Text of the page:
The Tech Lounge Reviews Sumo Lounge’s Chief Rocker Bean Bag

Jan 17, 2009

Ann Tancio


Sumo Lounge Chief Rocker


And yet again I’m back to reprise my roll as the designated sitter, napper and all around Lounger for TheTechLounge. Our friends as Sumo Lounge have once more provided us with an uber sitting sack for our testing pleasure. Sumo continues to increase their product line which now includes dog beds and a sofa in addition to the enormous super-sized sitting pouches like the Sultan I reviewed a few months ago.

But unlike the formless lump of suede and foam I reviewed in the Sultan, Sumo’s Chief Rocker has a bit more vertebrae and is more than just a high-class bean bag. The Chief Rocker is an upgrade to Sumo’s Omni PLUS model. Where the Omni PLUS is a large, rectangular swatch of foam-stuffed microsuede, the Chief Rocker incorporates a semi-circular metal frame to give the large pillow a bit more support and rockability.

But if you’re thinking that this glorified foam sack belongs on the floor of the 40 year old virgin or a frat house party room, think again. Sumo uses top quality materials and incorporates modern designs. No need to be embarrassed of having one in front of that Xbox in your Williamsburg loft. Sumo says the Chief Rocker is great for gaming or lounging around. I’ll see if I can debunk or prove both claims.

First Impressions


Once again my neighborhood (and by now surely disgruntled) FedEx man dropped off a nearly appliance sized box on my doorstep. Though the Chief Rocker isn’t as hefty as the Sultan, so getting it through the front door was less of an ordeal. Freeing the mesh bag of urethane foam chunks was easy and sliding it into the micro-suede cover wasn’t much of a chore either. Sumo sent me a Pitch Black colored Chief Rocker but you may also choose from Funky Brown or Fiery Red. After assembling the pillow portion of the Rocker, I returned to the shipping box to fish out the metal frame. Unfortunately the frame had shipped separately and arrived two days later.

The Chief Rocker is filled with the same chunks of polyurethane foam as the Sultan and other Sumo products. As such it takes a bit of fluffing and manipulating to get all the foam pieces broken apart. The foam sack arrives balled tightly in a vacuum packed form but expands rapidly to fill the 54″ x 45″ x 35″ suede cover.

The arrival of the half circle metal frame meant that I could actually see what this Chief Rocker is all about. The frame arrived as 6 small, black steel tubes with a few included bolts and an allen wrench. Assembling the frame was a snap and it slid into place with little effort. A pouch sealed with a Velcro-ed flap on the underside of the bag houses the frame while keeping it locked in place. You can also easily remove the frame, if so desired.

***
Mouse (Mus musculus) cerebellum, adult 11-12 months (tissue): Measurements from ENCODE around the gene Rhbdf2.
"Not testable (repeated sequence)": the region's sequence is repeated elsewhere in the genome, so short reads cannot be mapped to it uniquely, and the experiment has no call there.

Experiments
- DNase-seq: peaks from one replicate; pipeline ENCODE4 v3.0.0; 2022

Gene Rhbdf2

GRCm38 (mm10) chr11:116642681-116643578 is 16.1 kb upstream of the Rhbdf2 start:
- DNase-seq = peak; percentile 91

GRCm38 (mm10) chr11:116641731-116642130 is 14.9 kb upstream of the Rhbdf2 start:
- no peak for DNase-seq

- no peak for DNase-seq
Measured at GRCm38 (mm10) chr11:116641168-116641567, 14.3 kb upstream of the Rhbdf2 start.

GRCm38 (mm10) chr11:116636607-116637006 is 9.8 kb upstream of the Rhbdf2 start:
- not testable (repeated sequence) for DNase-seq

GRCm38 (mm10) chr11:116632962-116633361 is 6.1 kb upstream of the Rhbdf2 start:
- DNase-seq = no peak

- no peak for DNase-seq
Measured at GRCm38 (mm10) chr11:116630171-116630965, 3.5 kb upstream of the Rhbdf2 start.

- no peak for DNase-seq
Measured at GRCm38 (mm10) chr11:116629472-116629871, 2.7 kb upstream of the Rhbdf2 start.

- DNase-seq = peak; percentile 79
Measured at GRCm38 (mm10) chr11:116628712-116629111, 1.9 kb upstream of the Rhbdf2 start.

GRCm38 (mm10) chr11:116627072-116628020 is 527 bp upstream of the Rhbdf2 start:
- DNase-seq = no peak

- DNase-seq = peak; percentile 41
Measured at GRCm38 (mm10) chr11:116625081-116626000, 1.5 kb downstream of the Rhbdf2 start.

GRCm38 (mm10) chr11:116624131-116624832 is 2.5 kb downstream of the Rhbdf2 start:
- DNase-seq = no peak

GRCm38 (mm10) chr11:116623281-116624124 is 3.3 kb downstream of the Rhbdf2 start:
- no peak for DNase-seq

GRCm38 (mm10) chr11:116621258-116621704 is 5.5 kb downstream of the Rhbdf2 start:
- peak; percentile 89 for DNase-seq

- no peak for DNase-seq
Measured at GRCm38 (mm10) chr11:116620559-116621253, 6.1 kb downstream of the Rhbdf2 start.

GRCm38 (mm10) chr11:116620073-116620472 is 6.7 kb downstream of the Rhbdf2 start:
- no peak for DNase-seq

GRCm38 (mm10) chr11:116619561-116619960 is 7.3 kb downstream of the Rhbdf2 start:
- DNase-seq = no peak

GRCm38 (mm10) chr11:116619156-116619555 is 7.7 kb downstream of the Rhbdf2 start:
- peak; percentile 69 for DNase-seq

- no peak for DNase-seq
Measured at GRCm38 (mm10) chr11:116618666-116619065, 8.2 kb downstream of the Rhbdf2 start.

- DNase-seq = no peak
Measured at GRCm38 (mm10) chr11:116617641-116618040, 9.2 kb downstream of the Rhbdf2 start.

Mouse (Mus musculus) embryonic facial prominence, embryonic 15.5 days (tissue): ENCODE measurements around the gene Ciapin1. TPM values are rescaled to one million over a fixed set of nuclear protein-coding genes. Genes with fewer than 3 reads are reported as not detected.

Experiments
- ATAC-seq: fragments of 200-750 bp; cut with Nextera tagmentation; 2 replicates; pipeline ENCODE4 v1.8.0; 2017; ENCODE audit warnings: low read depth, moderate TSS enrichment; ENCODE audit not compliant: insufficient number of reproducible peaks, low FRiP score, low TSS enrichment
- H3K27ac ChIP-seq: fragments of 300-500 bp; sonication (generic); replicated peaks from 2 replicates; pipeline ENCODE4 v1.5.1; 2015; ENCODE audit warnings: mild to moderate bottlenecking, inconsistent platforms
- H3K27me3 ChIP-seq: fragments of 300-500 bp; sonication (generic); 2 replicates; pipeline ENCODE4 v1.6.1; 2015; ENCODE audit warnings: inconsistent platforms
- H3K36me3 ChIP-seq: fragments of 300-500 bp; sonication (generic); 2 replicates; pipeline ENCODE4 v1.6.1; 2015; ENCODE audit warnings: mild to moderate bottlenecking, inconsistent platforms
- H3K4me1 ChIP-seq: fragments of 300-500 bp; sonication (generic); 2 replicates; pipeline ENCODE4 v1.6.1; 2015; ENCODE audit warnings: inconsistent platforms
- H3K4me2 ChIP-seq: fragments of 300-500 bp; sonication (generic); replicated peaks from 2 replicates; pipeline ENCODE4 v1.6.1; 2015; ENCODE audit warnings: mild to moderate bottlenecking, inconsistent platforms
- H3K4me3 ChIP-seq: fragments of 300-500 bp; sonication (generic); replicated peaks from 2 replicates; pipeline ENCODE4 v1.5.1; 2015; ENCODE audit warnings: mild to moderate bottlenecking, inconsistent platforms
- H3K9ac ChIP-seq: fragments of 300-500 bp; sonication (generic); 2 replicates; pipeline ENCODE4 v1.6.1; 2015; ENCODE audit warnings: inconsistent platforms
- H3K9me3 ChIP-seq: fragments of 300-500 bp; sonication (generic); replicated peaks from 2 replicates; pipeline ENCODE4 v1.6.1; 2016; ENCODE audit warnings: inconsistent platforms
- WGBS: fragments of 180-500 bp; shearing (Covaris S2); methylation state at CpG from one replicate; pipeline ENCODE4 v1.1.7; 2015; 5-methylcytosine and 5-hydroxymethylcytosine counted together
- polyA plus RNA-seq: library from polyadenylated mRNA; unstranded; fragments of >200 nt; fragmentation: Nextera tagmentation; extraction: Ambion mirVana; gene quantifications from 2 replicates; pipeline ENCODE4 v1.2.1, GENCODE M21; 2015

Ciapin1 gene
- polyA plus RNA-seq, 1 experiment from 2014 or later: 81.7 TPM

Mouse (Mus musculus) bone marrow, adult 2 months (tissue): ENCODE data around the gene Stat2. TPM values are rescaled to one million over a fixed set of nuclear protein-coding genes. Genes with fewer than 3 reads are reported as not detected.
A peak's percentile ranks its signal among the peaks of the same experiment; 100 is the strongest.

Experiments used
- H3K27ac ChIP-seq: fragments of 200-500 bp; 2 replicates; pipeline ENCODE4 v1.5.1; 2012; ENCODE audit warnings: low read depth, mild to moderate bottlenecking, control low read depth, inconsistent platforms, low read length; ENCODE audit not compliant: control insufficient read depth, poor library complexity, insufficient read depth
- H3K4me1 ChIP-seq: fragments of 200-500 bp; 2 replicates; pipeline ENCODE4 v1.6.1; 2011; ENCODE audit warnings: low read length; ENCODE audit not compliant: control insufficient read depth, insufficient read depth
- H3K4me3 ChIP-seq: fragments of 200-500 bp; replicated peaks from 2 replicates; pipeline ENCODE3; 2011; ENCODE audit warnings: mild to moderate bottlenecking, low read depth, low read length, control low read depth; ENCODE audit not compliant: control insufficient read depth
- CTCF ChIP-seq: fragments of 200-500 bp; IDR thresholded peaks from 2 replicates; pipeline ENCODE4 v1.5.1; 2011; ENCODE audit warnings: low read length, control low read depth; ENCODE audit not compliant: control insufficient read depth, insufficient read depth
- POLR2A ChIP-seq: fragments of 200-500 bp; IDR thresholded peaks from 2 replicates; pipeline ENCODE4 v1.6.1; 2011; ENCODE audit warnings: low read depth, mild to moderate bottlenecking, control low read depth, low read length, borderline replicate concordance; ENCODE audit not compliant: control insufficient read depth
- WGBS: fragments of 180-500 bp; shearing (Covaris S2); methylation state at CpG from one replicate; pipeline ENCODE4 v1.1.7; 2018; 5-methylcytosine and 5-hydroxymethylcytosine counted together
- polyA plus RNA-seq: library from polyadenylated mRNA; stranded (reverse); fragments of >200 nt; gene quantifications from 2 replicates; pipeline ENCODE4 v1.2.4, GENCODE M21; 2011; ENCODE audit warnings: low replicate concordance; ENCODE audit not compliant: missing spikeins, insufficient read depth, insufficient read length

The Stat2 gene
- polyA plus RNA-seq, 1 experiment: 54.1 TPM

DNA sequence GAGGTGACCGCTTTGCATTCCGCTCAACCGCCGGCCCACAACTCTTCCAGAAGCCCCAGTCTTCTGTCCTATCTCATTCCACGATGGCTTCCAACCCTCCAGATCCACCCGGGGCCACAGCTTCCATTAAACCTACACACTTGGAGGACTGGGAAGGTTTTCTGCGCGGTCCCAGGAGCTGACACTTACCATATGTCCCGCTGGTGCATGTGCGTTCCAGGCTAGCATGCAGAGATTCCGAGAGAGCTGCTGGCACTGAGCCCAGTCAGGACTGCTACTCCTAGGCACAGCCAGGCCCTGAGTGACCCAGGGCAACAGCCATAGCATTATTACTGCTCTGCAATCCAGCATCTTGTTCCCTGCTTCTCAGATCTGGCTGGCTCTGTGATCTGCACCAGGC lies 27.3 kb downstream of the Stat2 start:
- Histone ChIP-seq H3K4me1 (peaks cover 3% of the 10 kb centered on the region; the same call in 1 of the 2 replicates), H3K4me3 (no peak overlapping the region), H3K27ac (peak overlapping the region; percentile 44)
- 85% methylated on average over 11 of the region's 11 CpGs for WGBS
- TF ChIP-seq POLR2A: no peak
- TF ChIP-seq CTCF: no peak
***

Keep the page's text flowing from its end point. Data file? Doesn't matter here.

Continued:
Again I put my trusty posterior to the task of testing the stuffing out of a Sumo Lounge product. Sumo makes some quality seating options and the Chief Rocker is no exception. But unlike my previous experiences testing a Sumo product, this model is really two loungers in one. As mentioned above the Chief Rocker is simply an upgrade to the Omni PLUS bag by way of the metal frame. But as my test subject didn’t first arrive with a skeleton, I had the chance to use the Rocker as a plain old Omni PLUS. However as compared to the Sultan and the regular old entry level Omni (no PLUS), the Rocker sans frame is slightly less versatile. It handles the duties of a large pillow with ease, but the ability to flip and flop the suede coated mass into a boneless barcalounger isn’t there. With the nylon covered Omni, turning the bag on a side and swinging a leg over the middle created a sort of lounge saddle. Placing your bum on a corner of the Omni and relaxing downwards created a supportive, if not a bit low-sitting, chair. But the frameless Chief Rocker is a rectangle shape and just doesn’t fold up in the same useful manner.


Once the metal frame arrived I was able to focus on, what I had perceived as, the true aim of this chair: gaming. I assembled the frame and immediately inserted it into the suede sheath. Reaching for my trusty ColecoVision, that’s right an original 80s era ColecoVision, I embarked on a Donkey Kong excursion with my sights set on the Peaks of Comfortable Gaming. Two roadblocks immediately put a halt to my comfort quest. One, the ColecoVision was sold with the most un-ergonomic, finger numbing controllers in the history of gaming. And two, a rocking chair is a bit difficult to balance whilst manipulating said horrible controllers.